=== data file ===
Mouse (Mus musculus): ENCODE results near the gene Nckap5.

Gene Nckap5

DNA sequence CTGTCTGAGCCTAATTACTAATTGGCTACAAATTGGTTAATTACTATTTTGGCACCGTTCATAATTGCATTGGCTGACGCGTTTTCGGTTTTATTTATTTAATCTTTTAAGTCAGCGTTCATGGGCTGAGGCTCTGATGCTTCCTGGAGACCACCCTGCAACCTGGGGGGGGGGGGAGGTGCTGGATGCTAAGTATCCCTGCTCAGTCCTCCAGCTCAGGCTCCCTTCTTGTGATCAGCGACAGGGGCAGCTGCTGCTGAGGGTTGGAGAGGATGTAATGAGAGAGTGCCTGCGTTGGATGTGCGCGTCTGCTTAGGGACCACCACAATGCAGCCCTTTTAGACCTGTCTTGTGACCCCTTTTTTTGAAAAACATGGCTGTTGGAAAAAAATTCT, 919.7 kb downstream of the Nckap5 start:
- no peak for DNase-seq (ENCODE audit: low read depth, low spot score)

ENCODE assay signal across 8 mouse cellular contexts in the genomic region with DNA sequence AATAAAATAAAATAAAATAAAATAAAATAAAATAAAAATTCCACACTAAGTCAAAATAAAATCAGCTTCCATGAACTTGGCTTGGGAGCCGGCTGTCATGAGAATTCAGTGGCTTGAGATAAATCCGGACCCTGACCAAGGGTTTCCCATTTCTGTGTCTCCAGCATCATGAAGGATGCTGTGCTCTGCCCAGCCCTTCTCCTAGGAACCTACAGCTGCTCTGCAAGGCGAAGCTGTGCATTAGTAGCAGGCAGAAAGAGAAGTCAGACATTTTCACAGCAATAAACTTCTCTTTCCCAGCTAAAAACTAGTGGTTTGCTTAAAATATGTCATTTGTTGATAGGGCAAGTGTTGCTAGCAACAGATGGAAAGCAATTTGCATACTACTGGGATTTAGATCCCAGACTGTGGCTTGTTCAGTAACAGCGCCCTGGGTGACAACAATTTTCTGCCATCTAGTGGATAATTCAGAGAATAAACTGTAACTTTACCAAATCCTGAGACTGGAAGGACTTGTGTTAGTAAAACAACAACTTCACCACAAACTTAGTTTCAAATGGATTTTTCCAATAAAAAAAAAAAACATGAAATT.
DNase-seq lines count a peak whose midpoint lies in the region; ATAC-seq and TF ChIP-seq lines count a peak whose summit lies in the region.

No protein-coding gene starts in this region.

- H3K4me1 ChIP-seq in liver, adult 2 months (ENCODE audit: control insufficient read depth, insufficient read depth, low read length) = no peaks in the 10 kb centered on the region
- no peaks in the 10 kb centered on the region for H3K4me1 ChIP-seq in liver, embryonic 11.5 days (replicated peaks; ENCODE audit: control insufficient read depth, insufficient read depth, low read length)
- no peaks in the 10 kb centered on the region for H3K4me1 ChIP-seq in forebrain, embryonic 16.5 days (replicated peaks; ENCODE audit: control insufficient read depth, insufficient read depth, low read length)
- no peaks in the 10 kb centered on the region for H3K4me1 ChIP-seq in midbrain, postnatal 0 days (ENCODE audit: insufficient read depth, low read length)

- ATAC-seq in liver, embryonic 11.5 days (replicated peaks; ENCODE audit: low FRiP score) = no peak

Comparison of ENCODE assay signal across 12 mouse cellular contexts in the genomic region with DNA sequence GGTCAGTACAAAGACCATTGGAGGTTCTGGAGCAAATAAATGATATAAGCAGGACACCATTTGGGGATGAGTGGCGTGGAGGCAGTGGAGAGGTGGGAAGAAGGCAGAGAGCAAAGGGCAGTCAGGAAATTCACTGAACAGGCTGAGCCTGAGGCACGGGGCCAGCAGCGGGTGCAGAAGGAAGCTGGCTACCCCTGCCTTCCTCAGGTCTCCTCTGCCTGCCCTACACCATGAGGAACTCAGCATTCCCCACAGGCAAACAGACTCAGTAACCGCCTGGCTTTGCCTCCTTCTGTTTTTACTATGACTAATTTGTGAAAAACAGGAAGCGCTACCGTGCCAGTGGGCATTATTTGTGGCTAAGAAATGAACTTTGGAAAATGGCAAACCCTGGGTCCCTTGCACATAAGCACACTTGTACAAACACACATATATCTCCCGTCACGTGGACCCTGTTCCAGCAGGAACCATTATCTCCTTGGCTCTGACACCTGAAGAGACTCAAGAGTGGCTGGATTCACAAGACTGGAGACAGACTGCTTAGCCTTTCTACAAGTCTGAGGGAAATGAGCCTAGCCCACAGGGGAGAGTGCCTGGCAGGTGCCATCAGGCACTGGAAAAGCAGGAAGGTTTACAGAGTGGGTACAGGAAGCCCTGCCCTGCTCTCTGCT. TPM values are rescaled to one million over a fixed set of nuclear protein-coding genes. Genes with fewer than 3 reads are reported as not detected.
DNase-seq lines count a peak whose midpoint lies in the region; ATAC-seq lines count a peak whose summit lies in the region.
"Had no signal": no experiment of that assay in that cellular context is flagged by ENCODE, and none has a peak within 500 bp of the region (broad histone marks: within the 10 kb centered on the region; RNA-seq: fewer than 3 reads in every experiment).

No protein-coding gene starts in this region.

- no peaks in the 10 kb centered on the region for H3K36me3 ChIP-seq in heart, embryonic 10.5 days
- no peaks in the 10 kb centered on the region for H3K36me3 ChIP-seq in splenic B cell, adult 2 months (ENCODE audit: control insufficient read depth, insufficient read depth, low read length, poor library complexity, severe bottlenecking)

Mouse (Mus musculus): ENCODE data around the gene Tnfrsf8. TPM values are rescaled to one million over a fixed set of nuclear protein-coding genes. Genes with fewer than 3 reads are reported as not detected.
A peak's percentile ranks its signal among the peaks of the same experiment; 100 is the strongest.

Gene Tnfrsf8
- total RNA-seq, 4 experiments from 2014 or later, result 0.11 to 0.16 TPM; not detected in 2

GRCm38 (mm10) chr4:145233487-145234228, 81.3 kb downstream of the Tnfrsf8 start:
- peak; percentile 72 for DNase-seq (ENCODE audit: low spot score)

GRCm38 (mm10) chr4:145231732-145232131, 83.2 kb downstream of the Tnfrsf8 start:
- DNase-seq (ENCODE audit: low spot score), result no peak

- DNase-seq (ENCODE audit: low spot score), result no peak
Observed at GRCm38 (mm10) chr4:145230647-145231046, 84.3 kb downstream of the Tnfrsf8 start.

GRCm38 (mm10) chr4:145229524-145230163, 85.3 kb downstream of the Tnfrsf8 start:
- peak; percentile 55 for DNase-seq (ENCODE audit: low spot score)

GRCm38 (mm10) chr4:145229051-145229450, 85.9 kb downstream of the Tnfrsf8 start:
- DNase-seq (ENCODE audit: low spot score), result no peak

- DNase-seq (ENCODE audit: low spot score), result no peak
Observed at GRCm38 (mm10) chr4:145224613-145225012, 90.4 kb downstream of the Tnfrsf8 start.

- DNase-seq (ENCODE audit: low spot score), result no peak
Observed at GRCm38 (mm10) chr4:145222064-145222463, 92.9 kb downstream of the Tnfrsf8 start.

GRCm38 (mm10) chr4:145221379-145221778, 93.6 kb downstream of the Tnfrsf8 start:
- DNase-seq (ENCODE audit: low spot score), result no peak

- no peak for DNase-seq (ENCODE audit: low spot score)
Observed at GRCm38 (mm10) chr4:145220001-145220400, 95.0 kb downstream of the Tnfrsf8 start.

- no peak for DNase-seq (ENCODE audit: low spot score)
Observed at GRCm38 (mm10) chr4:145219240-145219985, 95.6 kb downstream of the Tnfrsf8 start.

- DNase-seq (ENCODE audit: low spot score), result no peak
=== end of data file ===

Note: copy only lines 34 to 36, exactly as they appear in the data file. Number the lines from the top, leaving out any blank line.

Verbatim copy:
Observed at GRCm38 (mm10) chr4:145224613-145225012, 90.4 kb downstream of the Tnfrsf8 start.

- DNase-seq (ENCODE audit: low spot score), result no peak
Observed at GRCm38 (mm10) chr4:145222064-145222463, 92.9 kb downstream of the Tnfrsf8 start.